I have owned several shop vacuum cleaners, but regardless of the make, I never liked the way the casters worked. They never rolled where I wanted them to.

When I recently had to replace a worn-out shop vacuum, I looked for a way to improve the mobility of the new machine. That’s when I realized that the vacuum’s discharge air might be a way to do this.

I decided to make the vacuum self-levitating, to turn it into a hovercraft. Then it would just obediently float along the floor behind me.

Here’s how I did it.

Project Steps

Mount the vacuum to the hovercraft deck.

First I bought a ¾”-thick × 24″-diameter MDF disk at a local home center, and attached my new vacuum, without wheels, to the center of the disk with a few ½” wood screws.

The canister is made of plastic, and the screws can be driven right through the bottom into the MDF. Don’t worry about the holes in the canister; they’re small and could easily be patched later.

Install the hover hose.

I used a hole saw to cut a 2″-diameter hole in the disk, and used more wood screws to attach a 2½” universal dust port fitting for connecting a hose.

I had kept the hose from my old vacuum, so I used it to connect the air discharge on the new vacuum to the new fitting on the deck. It’s a standard 8′-long, 2½”-diameter Shop-Vac hose, which I wound around the canister so that I wouldn’t have to cut the hose.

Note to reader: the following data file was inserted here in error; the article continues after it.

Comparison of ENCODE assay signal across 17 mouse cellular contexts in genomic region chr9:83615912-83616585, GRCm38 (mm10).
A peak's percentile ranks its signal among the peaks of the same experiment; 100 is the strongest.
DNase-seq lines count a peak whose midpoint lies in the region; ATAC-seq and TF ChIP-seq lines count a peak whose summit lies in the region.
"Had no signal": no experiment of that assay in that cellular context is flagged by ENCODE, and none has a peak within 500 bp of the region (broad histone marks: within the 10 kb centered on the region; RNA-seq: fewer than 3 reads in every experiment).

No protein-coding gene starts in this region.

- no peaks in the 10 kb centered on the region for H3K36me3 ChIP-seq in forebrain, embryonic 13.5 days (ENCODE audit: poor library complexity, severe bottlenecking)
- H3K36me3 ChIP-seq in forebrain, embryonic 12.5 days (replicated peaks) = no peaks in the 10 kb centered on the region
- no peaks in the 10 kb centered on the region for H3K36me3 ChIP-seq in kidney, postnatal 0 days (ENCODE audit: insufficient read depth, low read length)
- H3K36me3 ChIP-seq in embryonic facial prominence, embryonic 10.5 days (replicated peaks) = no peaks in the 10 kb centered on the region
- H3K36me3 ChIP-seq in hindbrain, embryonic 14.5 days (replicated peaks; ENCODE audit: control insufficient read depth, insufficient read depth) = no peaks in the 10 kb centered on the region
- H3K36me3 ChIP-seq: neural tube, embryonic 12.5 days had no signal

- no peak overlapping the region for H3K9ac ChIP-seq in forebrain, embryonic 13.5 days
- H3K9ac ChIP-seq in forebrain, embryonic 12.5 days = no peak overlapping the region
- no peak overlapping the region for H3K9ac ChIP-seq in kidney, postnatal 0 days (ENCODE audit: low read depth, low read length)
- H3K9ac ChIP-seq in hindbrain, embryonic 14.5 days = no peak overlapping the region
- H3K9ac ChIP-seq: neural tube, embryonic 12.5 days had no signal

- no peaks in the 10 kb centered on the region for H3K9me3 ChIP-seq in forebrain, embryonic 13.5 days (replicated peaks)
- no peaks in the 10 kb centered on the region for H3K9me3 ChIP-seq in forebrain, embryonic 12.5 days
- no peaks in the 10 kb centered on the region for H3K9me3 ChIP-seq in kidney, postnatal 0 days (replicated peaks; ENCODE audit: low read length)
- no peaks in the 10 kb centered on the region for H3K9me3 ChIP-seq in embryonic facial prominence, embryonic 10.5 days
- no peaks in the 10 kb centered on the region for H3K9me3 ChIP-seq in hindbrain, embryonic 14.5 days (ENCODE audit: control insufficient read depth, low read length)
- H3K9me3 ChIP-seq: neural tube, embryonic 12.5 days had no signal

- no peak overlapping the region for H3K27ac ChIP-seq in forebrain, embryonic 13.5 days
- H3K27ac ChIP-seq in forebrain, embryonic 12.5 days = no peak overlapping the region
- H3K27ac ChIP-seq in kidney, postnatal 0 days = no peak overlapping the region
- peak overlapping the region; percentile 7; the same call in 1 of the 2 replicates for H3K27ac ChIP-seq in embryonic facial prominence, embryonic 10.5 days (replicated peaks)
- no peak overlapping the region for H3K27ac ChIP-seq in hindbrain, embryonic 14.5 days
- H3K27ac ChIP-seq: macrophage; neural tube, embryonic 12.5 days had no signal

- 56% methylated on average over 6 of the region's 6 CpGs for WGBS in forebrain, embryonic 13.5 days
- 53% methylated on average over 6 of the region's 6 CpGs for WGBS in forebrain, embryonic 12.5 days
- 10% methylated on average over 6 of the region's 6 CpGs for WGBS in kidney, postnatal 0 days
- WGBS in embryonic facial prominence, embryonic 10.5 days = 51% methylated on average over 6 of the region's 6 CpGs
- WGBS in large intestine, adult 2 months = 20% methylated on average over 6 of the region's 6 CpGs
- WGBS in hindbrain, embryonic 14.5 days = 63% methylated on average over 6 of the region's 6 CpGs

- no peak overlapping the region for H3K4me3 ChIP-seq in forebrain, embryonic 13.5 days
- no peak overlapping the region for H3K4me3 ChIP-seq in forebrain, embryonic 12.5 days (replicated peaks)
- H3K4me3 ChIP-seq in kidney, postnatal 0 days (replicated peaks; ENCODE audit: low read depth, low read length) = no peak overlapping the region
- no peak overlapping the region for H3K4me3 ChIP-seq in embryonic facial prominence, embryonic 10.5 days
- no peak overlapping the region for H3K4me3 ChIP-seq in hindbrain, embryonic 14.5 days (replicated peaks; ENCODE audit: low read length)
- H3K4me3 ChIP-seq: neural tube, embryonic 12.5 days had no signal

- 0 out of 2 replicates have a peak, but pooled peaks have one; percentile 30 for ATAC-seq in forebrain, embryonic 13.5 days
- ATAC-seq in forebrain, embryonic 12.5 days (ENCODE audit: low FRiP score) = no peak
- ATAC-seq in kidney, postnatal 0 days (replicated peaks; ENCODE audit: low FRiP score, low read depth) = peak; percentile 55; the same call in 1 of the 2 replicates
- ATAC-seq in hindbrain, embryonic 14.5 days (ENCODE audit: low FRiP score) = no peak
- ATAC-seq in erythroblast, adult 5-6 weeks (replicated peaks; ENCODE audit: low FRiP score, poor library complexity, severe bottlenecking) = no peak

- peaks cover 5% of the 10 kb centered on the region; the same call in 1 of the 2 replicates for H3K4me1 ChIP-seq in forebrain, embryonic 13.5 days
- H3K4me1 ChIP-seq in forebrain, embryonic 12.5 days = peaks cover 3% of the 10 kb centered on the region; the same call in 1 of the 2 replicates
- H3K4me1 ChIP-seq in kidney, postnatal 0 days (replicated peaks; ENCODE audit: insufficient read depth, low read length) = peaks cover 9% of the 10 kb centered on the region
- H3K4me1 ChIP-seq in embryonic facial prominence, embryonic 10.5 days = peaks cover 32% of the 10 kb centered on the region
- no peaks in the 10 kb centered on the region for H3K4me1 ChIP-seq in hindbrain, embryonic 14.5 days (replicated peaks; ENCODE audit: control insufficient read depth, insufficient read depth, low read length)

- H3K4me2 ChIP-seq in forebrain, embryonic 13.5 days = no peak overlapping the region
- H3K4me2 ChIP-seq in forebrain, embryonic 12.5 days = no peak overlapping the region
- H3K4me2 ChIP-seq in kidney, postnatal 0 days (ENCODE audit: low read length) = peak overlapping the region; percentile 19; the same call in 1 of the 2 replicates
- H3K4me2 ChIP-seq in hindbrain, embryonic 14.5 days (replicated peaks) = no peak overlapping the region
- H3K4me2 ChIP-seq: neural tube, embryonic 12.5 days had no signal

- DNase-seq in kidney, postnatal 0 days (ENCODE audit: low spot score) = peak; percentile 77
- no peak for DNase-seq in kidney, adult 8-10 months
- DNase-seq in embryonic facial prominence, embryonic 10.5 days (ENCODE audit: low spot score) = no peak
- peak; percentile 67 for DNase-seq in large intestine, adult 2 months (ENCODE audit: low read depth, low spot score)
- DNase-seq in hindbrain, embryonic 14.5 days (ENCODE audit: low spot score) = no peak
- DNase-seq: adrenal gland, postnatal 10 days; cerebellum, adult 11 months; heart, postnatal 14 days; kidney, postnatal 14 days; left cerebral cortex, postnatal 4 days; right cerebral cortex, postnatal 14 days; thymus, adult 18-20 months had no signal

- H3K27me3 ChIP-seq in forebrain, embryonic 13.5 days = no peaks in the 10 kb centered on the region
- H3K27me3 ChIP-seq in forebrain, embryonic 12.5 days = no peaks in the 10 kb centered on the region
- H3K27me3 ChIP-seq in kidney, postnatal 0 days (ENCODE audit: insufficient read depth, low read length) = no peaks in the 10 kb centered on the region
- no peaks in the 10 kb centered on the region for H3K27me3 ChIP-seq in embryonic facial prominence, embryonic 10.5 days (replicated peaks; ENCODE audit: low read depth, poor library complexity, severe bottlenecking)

The hose only needs to be about 2′ long; if you cut it down, be sure to use the threaded end to connect to the vacuum’s discharge port.

Make the hover skirt.

Making and attaching the skirt is the only challenging part. The skirt needs to be strong enough to support the vacuum when it’s not in operation, but flexible enough to form a seal to hold in the air when hovering.

After some experimenting, I cut a 1½” wide strip from an old ½”-thick exercise mat, but similar material will do. I attached the skirt using 1″ roofing nails spaced about 2″ apart. Other small nails will work fine also, but don’t use anything under 1″ length.

If you cut the skirting material carefully, it will be straight enough to create a good air cushion for the vac to float on.

A schematic cross section view of the deck and foam skirt is shown in the last figure.

I was initially concerned that performance of the vacuum might be affected by partially restricting the air discharge. This proved not to be an issue, as the suction and volume of air through the vacuum are the same now as before I turned it into a hovercraft.

As I had hoped, the vacuum now effortlessly floats along the garage floor behind me on its own cushion of air. As you might expect, it works best on uncarpeted floors. Come along, my little shop vac hovercraft.


This project first appeared in MAKE Volume 29.